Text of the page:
Project Keepsake - Hebrew Home Records Residents' Family Histories

Project Keepsake - Hebrew Home Records Residents' Family Histories


Press release - keepsake


News Release
Contact: Marilyn Feldman, Public Relations

Project Keepsake - Hebrew Home Records Residents' Family Histories

"It's really special to have this," said Mark Lobel as he flipped through the neatly-scribed book. His grandmother's history filled the pages. "I didn't know she was married at her home. I didn't know that. It was 1927. If my grandfather were still alive, they would be married 76 years. Everything she remembers now is from so long ago." His grandmother, Sarah Hyman, a resident of the Hebrew Home of Greater Washington, neatly dressed in a deep purple sweater, had dedicated the book to him, and she beamed as he read her words.

On September 17, about 20 families gathered at the Hebrew Home in Rockville to receive beautifully written books detailing their residents' family histories. The books are called For My Grandchild, A Keepsake of Experiences and Thoughts to Share and Treasure, and were completed by volunteers who interviewed the residents and then entered their responses neatly into the books. Each 32-page book is dedicated to a particular grandchild.

"The process took hours of interviewing, 10 to 20 hours for each resident. The sessions stopped when the interviewer got tired; it was never the resident who got tired," said Sydell Rappaport, who spearheaded the volunteer effort. "Even after the interviews were finished, residents kept coming up to me saying 'I forgot this,' or 'we need to put in about that.'" When Sydell addressed the families, she told them, "This book is just the beginning, not the end. Go over the answers with your resident, fill in the blanks; this is a working book."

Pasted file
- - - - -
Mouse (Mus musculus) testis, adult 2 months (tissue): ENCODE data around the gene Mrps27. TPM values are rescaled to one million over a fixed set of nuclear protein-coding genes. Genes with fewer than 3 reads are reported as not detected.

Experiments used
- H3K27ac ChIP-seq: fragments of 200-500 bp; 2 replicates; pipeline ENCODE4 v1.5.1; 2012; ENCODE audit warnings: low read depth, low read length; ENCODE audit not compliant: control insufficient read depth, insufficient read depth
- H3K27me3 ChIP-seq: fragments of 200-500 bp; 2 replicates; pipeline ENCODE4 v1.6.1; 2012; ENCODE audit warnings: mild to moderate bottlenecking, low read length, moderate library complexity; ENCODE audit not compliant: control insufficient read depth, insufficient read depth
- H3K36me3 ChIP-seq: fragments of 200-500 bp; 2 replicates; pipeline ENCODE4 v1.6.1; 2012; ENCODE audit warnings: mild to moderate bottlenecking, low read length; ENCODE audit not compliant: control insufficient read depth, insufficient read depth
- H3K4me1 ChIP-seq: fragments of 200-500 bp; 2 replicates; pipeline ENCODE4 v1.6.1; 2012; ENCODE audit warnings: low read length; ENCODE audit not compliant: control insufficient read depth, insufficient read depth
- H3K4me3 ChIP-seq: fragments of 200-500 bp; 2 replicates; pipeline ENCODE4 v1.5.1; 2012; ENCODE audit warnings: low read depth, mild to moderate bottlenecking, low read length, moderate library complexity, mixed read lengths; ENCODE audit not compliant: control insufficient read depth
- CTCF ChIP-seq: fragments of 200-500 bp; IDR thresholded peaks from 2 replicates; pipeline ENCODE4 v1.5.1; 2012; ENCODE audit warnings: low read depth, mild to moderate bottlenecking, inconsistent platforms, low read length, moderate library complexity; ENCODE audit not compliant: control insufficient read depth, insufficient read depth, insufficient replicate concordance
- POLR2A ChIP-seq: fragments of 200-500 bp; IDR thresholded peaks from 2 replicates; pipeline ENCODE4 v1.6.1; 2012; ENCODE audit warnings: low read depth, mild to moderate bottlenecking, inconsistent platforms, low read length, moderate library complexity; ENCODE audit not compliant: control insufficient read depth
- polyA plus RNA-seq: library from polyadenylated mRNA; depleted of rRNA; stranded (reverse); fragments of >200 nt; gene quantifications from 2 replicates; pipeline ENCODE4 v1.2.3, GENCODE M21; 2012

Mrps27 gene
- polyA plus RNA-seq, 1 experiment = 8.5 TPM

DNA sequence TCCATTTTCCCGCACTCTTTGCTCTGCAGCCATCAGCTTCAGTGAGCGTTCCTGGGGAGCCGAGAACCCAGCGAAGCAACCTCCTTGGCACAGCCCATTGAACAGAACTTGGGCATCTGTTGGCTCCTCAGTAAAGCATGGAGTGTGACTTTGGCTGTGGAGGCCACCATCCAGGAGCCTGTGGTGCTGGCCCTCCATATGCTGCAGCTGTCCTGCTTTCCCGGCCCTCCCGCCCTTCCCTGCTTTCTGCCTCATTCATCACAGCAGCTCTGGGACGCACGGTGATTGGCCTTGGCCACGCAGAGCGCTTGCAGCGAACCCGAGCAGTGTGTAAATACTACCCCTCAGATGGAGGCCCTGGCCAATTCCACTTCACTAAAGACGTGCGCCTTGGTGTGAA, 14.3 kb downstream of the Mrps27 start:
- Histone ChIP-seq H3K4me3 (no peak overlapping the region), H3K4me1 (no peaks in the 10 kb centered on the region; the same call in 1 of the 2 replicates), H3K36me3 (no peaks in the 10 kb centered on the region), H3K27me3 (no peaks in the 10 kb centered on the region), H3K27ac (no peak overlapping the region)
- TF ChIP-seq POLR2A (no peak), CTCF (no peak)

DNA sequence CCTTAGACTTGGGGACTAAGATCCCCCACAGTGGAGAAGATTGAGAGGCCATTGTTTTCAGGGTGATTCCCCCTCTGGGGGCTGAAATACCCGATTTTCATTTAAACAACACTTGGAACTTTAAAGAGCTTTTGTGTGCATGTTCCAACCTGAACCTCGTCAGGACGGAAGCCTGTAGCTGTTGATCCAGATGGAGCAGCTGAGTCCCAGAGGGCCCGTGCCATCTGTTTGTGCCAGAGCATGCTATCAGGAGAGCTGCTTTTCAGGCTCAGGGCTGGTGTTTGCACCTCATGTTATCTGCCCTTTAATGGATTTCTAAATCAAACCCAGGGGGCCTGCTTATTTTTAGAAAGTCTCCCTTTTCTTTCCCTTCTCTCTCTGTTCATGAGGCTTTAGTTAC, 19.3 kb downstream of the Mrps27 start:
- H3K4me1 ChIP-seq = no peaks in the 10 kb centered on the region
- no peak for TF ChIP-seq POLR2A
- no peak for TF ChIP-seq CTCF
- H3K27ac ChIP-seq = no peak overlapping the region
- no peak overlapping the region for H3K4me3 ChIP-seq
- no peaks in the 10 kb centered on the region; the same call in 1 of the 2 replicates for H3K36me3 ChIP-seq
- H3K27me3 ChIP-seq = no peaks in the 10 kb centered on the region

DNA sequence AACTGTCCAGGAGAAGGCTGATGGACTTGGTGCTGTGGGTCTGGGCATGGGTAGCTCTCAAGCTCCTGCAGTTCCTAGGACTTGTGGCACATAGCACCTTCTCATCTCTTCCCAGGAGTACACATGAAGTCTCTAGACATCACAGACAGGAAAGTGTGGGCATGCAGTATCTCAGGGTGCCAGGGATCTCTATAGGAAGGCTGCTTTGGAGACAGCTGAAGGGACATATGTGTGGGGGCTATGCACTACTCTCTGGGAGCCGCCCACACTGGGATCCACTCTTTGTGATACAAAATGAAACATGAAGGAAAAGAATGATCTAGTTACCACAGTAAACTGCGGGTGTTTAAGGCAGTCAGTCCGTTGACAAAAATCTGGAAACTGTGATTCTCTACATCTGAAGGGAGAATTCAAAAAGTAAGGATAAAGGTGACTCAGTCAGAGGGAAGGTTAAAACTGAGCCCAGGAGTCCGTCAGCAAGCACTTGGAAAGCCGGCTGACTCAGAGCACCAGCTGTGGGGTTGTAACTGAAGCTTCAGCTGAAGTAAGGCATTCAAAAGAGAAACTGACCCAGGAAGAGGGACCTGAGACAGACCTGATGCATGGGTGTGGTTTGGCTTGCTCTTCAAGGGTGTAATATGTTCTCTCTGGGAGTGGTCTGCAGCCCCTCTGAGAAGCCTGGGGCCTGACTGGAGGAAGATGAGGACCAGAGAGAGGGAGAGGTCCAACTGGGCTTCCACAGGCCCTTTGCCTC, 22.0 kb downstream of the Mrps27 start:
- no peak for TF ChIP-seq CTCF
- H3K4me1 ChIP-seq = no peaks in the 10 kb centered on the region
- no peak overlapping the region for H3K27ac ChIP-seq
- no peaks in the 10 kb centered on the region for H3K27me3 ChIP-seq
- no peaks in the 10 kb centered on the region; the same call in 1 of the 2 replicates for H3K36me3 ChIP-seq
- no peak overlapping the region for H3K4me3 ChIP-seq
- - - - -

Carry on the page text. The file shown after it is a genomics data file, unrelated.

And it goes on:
"Oh, I like to buy candy - she did, too!" said Mildred Abelson's granddaughter Adrienne. A recent bride, Adrienne said, "This is wonderful. This is something we can pass along when we have a family." She was at the event with her father, Harvey Abelson, her husband, Bradley Cohen, and her grandmother Mildred Abelson.

A four-generation family took front-row seats for the program: Resident Bernice Levine, her son Jerry and daughter-in-law Paula Levine, granddaughter Phyllis Levine, and great-grandson Braden Wilt, three months. "This is sweet," Phyllis said, as the family took turns holding the book and the baby.

One family especially pleased to receive the book was the Schlesinger family, whose mother Bea passed away shortly after being interviewed.

Hedy Peyser and Linda Cohen, who direct volunteer services at the Hebrew Home, purchased the blank books through a grant from the Jewish Federation Youth Philanthropy Fund. Volunteers Sydell Rappaport, Everett Mattlin and teenagers Kalpana Gopalswamy and Batya Carl took notes on copies of the pages from the book as they interviewed the residents, and then a second team of volunteers transcribed the answers into the books in an elegant script, creating keepsakes that families were delighted to receive.



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